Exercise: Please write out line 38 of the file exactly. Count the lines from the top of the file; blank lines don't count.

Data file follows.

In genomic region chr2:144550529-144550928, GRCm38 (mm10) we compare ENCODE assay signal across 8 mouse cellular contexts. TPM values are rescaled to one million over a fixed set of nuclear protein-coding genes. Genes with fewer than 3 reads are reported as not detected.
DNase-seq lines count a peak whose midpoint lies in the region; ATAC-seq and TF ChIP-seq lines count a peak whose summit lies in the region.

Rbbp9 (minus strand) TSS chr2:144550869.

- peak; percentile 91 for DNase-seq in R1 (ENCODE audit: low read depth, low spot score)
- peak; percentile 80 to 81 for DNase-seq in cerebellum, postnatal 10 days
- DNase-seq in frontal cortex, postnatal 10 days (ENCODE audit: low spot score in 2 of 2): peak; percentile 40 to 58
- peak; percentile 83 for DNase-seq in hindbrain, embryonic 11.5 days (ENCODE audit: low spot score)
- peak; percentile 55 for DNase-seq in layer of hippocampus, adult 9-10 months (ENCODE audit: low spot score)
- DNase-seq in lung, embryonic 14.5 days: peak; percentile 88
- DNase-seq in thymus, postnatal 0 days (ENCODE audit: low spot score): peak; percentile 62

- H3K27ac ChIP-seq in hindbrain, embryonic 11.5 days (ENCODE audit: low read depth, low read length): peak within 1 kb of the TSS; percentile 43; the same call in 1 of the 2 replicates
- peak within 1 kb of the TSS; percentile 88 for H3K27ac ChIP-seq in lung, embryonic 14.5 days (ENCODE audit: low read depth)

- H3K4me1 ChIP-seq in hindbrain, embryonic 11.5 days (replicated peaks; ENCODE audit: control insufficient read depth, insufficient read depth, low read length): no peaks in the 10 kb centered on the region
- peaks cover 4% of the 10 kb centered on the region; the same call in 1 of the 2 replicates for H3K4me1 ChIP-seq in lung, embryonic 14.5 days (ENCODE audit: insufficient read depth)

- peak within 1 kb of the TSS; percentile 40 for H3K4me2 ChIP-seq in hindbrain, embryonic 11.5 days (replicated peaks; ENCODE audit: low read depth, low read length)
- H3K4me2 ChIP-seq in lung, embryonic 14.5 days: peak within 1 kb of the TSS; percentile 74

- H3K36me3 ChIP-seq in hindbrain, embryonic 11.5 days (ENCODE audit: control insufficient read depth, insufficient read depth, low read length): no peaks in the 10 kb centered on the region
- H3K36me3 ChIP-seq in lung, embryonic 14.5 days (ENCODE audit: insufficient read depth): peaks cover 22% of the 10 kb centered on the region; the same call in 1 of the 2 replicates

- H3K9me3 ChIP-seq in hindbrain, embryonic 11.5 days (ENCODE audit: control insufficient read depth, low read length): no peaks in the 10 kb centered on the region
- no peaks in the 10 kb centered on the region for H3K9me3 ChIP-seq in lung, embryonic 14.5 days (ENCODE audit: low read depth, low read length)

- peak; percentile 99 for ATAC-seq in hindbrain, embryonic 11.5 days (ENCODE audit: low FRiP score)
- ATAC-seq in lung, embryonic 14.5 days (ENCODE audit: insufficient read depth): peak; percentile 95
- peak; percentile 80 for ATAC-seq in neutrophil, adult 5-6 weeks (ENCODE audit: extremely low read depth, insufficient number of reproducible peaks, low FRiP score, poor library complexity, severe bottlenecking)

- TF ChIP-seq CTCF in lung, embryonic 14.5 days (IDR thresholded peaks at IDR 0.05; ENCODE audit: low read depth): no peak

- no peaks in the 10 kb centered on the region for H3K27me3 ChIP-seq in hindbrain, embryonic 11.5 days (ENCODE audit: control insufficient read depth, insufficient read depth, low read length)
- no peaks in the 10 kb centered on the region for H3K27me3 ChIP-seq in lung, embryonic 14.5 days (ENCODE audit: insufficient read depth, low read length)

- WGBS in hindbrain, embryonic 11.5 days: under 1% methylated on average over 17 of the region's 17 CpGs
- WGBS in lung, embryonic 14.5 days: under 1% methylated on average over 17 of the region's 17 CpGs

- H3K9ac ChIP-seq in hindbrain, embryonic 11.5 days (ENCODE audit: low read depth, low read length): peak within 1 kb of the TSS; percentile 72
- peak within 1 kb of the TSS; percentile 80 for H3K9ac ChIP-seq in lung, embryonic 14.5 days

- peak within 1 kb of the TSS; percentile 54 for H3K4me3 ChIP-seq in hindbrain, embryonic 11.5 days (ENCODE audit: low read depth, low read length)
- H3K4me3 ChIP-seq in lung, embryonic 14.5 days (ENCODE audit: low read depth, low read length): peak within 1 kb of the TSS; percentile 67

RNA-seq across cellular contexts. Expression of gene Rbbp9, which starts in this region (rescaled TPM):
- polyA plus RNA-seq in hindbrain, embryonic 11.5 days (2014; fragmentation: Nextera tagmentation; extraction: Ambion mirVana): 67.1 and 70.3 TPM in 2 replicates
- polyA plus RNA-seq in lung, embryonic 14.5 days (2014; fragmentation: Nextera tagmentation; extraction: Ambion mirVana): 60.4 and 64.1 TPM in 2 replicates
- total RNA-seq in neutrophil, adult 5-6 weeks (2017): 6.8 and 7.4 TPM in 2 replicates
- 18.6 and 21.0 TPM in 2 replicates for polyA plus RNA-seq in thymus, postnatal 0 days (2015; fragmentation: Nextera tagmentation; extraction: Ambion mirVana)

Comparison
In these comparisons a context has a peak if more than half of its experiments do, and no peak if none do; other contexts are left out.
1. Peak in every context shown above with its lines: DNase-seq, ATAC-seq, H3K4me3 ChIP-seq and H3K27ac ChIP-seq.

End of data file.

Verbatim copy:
Comparison